“So you wake up in the morning, there is tea, sugar, maize flour, carbonated drinks, water; there’s a bicycle, there’s a motorcycle, there’s garments etc etc, So I have been able to just fight to enter. And I’ve been competing with Unilever and Procter & Gamble, and Coca-Cola. I believe that in the next maybe four or five years, my carbonated drinks business, which I am expanding, will be at least over a billion dollars in terms of valuation in East and Central Africa.”

Dewji has big plans in Rwanda.

“I told President Paul Kagame that I was going to invest $50 million. And I’m going to put in an edible oil refinery and a soap plant, I’m going to put in wheat milling, I’m going to put in maize milling, I am going to put petroleum, we’re putting carbonated soft drinks. And they have been amazing. They are punching above their weight.
You are welcomed like a king in Rwanda,” says the man, also known to his family and friends as ‘Mo’.

Agriculture is a mainstay business, and in 2022, Dewji says he will be the single largest sisal producer in the world. In addition, he is converting his tea business to organic tea.


“I’m going to invest another $50 million into planting a couple of thousand hectares of new hybrid tea that I can export, and also make more tea locally. I am looking at macadamia in a big way; we’ve invested in Mozambique in the maize milling business, in the cashew processing business. And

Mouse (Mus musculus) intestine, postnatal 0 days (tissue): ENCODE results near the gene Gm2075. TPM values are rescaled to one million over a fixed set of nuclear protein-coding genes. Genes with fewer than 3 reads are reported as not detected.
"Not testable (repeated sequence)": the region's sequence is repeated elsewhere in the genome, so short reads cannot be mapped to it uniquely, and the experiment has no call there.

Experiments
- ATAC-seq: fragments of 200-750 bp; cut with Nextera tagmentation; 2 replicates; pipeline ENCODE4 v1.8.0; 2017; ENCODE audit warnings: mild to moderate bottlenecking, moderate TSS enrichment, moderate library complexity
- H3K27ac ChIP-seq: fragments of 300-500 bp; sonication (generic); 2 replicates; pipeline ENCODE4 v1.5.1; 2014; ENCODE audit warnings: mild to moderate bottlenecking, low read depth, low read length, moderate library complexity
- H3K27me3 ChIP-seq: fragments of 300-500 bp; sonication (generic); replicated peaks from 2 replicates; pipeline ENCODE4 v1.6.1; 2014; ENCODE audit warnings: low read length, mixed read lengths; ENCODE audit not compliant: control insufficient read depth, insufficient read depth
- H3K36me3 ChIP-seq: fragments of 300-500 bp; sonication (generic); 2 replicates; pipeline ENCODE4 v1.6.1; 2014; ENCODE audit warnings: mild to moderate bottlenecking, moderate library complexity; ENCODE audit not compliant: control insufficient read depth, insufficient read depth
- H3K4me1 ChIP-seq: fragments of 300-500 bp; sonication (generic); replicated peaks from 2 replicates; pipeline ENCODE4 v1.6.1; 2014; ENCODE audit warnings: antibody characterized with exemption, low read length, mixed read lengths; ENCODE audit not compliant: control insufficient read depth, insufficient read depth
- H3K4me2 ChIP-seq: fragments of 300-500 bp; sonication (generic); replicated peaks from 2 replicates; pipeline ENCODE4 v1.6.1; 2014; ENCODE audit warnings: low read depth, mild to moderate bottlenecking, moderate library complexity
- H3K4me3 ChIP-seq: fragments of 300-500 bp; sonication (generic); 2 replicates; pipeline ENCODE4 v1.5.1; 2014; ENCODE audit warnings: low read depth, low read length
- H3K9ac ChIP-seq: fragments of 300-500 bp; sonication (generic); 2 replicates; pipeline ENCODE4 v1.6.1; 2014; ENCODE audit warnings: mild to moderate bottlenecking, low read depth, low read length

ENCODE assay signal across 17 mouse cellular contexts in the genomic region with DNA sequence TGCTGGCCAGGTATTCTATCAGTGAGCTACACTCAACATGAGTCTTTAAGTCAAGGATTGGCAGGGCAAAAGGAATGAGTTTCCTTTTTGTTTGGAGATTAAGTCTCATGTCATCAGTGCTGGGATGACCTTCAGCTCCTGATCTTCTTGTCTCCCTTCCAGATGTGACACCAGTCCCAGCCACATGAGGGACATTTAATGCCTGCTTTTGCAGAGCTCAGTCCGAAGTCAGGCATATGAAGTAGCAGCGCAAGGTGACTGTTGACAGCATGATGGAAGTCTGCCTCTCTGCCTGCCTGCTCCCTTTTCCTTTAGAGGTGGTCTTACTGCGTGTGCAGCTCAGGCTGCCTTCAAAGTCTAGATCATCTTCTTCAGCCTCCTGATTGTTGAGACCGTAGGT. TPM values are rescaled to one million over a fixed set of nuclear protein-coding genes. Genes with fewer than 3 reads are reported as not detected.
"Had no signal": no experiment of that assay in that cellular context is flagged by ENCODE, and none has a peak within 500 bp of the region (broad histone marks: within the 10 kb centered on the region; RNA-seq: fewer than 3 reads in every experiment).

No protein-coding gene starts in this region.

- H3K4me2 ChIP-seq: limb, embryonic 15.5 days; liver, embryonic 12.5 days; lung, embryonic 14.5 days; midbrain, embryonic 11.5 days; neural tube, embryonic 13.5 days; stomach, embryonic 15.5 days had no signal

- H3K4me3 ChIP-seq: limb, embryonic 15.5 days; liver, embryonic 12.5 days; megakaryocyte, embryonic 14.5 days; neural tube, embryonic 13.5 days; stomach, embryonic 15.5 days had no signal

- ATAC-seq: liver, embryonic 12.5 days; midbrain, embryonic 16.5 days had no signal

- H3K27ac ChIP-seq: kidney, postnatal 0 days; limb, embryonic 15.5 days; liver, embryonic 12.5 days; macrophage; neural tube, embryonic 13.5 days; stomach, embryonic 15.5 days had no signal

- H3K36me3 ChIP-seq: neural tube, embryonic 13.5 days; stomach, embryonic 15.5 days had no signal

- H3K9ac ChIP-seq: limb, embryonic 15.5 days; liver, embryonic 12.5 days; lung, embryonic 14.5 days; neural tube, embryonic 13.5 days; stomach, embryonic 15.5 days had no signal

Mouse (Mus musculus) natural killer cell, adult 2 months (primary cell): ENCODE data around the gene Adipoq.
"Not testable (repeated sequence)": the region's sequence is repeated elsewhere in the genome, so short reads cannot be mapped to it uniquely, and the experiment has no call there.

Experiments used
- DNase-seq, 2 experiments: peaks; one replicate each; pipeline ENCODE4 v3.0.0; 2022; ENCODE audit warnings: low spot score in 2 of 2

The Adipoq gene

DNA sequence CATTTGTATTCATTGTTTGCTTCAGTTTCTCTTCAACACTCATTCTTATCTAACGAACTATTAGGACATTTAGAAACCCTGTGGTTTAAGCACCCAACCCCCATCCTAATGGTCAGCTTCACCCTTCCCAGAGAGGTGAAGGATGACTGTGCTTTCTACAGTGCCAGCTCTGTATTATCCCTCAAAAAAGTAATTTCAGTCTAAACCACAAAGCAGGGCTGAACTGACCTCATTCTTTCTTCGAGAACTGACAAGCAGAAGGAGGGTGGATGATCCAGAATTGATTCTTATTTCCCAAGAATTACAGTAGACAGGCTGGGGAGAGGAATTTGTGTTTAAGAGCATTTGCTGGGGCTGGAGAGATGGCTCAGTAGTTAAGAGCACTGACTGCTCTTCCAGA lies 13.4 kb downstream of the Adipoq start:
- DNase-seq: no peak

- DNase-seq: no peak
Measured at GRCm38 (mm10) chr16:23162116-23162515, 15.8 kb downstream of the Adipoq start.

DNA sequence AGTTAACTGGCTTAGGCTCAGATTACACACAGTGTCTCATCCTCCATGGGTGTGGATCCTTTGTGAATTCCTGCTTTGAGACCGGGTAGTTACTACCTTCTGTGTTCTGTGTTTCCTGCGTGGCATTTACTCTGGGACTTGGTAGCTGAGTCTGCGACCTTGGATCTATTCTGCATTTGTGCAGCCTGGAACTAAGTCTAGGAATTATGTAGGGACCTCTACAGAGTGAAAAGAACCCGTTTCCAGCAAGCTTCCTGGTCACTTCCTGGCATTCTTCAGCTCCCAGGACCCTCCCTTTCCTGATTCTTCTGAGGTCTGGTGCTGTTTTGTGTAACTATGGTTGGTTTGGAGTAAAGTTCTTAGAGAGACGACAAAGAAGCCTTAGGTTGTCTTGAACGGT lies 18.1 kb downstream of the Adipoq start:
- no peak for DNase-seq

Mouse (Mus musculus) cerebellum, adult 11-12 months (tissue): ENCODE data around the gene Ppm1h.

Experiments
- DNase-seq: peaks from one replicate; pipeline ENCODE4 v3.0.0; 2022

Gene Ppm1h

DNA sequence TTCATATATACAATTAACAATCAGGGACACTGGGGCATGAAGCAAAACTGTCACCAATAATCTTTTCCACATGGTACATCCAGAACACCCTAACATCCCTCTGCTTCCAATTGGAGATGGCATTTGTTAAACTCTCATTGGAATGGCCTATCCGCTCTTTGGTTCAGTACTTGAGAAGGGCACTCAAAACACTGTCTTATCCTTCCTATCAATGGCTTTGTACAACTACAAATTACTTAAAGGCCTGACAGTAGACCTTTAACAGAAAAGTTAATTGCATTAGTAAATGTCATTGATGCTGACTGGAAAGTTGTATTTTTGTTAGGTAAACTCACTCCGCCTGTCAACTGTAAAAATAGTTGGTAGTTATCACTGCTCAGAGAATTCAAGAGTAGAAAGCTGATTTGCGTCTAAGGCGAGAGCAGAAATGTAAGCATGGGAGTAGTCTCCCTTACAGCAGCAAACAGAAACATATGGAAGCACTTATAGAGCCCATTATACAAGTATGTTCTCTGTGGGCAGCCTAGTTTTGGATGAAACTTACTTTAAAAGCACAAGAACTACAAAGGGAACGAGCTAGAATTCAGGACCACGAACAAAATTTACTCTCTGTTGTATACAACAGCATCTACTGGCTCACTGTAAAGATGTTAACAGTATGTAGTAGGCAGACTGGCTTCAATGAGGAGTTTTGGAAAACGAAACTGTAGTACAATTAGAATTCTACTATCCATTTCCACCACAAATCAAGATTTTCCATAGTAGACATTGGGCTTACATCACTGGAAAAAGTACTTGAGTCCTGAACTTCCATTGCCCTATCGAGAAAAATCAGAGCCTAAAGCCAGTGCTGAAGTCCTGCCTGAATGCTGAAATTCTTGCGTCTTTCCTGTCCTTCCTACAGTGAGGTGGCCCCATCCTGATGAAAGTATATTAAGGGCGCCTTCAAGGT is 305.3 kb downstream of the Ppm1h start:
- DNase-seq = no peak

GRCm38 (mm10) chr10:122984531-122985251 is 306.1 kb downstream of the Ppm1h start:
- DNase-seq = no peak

in textiles, you know that I am one of the largest. If you were to visit my factory, it’s 3,800 people spinning, weaving, processing, dyeing, printing… For now, I want to also go into denim. We need to create more jobs,” he reels off breathlessly.

Dewji was in Iraq too recently and found a big gap in FMCG – “businesses that I know already”.

In the last few years, he has also found the time to part-own a football club, Simba SC, and is channeling more funds into it.

“And now, we [are among] the top 15 clubs in Africa. We have had back-to-back leagues, and I have invested $20 million. It’s just like having a plane or a yacht; you bleed money. But I just love the club and am so emotional about it.”


In 2015, Dewji also created his eponymous foundation educating underprivileged children right up to the university level in Tanzania, he says. As Tanzania’s only billionaire, he also signed the Giving Pledge in 2016, promising to donate at least half his fortune to philanthropic causes.

“Bill Gates convinced me and I signed the Giving Pledge and it has been amazing. And then, of course, the worst
the part was my kidnapping in 2018.”

Kidnapped at gunpoint in Dar es Salaam, the Tanzanian capital, in October 2018, outside his gym
at 5 AM, Dewji was released after nine days.

“I went through a near-death experience; they basically stripped me and blindfolded me, and I was in a room with two people, without moving for all those days,” he recalls.

It gave him a new life-altering perspective.

“I think by the age of 50, I want my kids to get a little older, and I just want to step down and do philanthropy, because it gives me a lot of satisfaction. When we run businesses, we invest and we want the maximum per dollar, right? So I look at philanthropy the same way; that you spend that dollar or the $100 or $100 million that you want to put to have maximum impact, and I’m going to focus on that!”